1.2.1 Theoretical aspects
The effective atomic number Zf and the density p are among the parameters which characterize the technological, and exploitation attributes of materials and their derivatives. Particular characteristics, like the nocontact measurements, the high productivity, the conformity, and the relatively simple instrumentation needed, have extended the use of methods based on photon radiation transmission to the radioactive control of materials (Athanassiadis 1994).
The creation of methods for nocontact, non destructive control of Zef and density p of localized areas of the material samples will allow the clarification of the physical and mathematical models of degradation of the composite materials under conditions of high temperatures. For the determination of Zeff, it is necessary to use detectors with high energy resolution, due to the need to distinguish between spectrum lines of coherent and incoherent scattering of yrays (Athanassiadis 2009).
The analysis of physical and chemical characteristics of materials via the determination of change in the effective atomic number Zf can be performed by measuring the ratio of elastically Nr (Rayleigh) to the inelastically Nc (Compton) scattered yrays intensities.
The total effective atomic crosssection aR for Rayleigh scattering approximately is:
Zn
= —
1 Em
where:
ci – constant for the particular scattering angle;
Z – atomic number;
E – energy of incident photon; n, m – certain constant numbers.
The effective atomic number and the other parameters are independent from energy (Perumallu, Rao et al. 1985). The values of numbers n, m depend from the type of process. Total effective atomic crosssection crC for Compton scattering approximately is:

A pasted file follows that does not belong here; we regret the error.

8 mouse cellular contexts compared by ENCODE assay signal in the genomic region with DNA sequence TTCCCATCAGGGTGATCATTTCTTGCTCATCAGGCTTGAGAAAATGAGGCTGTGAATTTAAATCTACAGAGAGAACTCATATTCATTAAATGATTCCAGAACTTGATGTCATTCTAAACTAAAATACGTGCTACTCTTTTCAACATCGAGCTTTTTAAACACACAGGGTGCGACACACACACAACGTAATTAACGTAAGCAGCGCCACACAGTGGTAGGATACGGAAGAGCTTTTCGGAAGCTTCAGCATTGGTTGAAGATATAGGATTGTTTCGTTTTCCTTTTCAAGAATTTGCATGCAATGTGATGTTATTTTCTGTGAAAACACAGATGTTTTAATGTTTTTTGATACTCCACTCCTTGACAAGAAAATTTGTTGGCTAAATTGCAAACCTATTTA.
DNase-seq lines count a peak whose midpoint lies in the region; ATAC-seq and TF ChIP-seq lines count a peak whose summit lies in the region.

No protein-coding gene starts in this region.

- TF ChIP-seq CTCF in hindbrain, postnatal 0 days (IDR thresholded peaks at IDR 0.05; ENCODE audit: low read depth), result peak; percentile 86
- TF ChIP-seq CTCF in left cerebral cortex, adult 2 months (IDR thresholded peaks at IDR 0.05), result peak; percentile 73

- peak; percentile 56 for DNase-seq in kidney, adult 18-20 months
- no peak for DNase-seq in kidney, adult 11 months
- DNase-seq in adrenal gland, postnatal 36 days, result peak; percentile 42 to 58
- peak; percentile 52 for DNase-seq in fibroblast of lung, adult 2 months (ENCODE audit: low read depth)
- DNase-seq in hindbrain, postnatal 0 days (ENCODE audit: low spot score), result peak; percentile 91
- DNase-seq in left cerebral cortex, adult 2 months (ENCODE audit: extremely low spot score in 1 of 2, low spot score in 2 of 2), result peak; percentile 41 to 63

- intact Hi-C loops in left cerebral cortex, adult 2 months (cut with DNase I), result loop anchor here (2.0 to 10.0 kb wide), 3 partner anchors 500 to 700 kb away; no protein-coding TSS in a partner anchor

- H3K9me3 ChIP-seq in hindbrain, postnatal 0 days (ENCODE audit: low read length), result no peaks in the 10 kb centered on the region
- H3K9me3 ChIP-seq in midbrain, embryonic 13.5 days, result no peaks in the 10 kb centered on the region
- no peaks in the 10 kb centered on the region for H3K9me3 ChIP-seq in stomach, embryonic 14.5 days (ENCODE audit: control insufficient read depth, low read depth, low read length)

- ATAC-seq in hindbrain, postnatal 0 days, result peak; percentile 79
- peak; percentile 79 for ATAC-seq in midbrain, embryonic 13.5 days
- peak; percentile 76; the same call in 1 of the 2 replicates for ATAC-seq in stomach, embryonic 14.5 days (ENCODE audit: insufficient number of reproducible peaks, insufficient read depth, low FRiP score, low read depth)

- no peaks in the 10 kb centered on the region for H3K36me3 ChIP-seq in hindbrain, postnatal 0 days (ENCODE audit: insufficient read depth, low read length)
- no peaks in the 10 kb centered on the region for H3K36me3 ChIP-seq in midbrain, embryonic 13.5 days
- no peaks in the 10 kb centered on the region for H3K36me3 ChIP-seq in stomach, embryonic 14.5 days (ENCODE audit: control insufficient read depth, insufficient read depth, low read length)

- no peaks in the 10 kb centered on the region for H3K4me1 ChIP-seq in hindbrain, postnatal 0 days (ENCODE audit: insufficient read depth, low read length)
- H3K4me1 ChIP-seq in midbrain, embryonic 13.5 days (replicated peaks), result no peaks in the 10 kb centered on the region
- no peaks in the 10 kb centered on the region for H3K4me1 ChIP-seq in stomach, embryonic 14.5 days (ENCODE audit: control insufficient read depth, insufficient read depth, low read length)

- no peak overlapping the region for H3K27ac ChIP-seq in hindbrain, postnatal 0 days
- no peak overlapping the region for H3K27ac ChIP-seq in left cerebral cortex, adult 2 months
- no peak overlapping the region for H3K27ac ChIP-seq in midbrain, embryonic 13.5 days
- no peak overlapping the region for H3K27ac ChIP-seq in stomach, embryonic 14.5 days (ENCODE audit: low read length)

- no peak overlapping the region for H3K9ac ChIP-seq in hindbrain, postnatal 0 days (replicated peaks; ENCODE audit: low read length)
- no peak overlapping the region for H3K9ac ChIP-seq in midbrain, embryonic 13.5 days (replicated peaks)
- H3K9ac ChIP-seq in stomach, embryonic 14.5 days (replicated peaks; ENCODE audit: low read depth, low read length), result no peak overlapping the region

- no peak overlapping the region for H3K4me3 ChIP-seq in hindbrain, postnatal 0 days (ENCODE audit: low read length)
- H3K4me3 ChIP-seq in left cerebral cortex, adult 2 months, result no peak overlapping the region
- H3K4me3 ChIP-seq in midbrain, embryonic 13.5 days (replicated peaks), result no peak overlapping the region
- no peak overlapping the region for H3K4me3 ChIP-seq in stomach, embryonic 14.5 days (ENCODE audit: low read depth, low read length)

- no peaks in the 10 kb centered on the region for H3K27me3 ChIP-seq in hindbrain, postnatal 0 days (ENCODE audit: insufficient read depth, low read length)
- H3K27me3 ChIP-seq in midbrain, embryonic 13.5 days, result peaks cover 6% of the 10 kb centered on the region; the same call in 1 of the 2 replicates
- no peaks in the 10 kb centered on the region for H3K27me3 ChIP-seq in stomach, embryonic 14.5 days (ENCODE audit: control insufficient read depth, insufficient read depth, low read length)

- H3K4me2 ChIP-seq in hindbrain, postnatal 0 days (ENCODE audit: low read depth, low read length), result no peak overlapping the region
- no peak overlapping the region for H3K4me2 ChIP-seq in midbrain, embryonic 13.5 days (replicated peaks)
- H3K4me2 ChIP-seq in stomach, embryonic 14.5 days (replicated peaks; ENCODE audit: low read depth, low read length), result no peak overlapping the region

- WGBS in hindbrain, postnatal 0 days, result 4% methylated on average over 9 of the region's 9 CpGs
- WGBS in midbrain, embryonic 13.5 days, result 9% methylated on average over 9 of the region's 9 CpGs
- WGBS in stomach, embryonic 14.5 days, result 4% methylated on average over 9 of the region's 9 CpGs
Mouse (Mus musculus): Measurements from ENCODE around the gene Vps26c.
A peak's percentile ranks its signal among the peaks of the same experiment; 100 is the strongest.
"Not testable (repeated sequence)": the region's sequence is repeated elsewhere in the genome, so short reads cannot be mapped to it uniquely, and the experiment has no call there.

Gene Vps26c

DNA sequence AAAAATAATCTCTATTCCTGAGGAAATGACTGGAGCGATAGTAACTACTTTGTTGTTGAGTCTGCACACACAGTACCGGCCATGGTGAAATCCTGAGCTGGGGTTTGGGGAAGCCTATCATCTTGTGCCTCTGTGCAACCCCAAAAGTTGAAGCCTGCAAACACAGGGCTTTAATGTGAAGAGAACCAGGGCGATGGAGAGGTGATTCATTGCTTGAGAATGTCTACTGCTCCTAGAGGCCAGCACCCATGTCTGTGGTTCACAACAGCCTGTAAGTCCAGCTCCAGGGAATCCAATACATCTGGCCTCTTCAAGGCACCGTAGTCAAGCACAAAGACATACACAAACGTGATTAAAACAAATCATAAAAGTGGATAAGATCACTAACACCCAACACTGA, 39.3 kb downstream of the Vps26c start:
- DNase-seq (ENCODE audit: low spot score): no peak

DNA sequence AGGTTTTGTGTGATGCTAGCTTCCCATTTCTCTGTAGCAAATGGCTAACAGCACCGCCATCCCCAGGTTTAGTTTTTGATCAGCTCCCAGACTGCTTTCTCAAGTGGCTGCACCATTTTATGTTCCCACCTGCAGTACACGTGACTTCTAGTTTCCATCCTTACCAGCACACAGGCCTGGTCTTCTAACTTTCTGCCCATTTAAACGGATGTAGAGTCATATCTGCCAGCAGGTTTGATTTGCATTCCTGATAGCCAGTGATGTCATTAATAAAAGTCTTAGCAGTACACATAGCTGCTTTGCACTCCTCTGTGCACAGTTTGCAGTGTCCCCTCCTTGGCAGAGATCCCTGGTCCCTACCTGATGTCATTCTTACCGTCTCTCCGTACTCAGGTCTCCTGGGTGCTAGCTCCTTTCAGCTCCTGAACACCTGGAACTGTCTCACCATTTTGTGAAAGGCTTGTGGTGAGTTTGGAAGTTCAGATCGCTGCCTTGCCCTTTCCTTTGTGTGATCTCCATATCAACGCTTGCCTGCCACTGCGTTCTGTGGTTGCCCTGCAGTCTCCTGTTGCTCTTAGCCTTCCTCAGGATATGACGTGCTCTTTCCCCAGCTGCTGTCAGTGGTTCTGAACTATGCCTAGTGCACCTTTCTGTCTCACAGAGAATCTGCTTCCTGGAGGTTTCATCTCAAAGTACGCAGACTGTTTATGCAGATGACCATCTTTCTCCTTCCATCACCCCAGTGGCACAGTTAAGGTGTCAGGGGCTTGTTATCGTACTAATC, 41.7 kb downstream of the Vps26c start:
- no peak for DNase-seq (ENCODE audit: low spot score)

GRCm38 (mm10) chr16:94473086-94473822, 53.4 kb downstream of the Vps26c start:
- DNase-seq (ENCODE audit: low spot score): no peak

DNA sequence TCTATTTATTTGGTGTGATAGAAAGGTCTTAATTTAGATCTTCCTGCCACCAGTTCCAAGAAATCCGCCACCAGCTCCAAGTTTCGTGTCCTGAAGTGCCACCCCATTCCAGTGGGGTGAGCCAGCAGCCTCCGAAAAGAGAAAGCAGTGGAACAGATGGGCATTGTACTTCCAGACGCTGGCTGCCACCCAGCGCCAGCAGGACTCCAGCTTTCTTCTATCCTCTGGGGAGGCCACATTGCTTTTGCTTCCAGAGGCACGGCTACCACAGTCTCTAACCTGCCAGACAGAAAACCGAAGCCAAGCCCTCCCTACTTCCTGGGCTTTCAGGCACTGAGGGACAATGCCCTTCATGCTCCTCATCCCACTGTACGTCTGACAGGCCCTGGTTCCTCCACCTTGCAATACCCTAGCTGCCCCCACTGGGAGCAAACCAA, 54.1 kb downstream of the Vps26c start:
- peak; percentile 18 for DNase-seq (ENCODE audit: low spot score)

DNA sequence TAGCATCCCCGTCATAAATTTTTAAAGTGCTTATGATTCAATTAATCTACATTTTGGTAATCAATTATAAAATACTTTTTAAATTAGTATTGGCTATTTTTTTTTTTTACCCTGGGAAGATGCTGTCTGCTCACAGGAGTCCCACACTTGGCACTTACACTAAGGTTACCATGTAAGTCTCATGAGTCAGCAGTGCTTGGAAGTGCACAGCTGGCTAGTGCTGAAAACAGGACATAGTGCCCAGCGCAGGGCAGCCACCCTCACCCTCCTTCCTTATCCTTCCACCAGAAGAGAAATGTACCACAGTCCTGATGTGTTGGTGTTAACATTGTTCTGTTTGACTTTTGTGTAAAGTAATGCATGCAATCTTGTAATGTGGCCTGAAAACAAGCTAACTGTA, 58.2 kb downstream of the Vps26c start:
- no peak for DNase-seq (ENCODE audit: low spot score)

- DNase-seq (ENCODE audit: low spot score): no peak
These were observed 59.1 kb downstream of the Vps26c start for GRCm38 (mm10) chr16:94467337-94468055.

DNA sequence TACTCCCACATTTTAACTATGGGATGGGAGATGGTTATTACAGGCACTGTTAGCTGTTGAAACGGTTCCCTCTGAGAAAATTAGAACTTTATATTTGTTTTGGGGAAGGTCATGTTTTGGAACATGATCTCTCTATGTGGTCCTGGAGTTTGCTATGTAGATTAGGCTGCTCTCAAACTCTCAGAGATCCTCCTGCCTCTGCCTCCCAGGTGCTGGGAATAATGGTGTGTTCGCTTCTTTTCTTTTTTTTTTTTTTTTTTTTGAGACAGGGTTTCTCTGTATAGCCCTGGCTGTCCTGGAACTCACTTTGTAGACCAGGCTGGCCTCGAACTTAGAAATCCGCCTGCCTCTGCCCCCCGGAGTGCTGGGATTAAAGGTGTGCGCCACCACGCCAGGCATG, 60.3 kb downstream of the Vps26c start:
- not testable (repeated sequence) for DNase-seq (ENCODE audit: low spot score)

Z
= c2 —
2 Em
Dividing the total atomic crosssection aR for the Rayleigh scattering (14) with the total atomic crosssection aC for the Compton scattering relation (15) we have the relation between the scattering crosssections that is (Manninen, Pitkanen et al. 1984):
^ = c3Zn
where c3 is a constant for the particular photon energy.












If an angle d is smaller than the "characteristic" angle (d<d0), then if the "characteristic" angle d0 approaches 0, the scattering ratio is proportional to Z2 and does not depend on the energy E. It is important to note that the ratio gr/gc increases with increasing atomic number Z and decreasing energy E.
Taking the ThomasFermi approach into consideration, for the distribution of electron, the differential crosssection of the coherent scattering can be written as (Manninen, Pitkanen et al. 1984):
(21)
V 32П ) 2mc2
In this approach the differential crosssection daR/dn is proportional to Z3, however, this is only correct for scattering angles bigger than the characteristic angle (Manninen and Koikkalainen 1984; Leichter, Karellas et al. 1985).
Based on the angular frequencies of incident photons ш1 and scattered photons wJJ the KleinNishina formula is approximated by the relation (Manninen, Pitkanen et al. 1984; Perumallu, Rao et al. 1985):
d&KN _ ( ( &20_)
dQ. V dQ. )Th V m1 )
and for the incoherent scattering:
daC (d&’ (m° ‘j z
dQ ^ dQ )Th ^ m1)
Assuming that the scattering angle is not smaller than:
sin /X – 20nm 1or > 2 A° 1
Dividing (21) with (23):
(25)
where k – numerical factor.
Equation (25) is acceptable only for specific values of energies Ey < 100 keV, scattering angles smaller than d0 and elements with 6 < Z < 83 (Manninen, Pitkanen et al. 1984; Athanassiadis 1994).
From this relation, one can deduce the parabolic dependence of the Rayleigh to Compton scattering ratio (R/C) from the atomic number of the scatterer (Manninen and Koikkalainen 1984; Duvauchelle, Peix et al. 1999; Manohara, Hanagodimath et al. 2008; Athanassiadis 2009).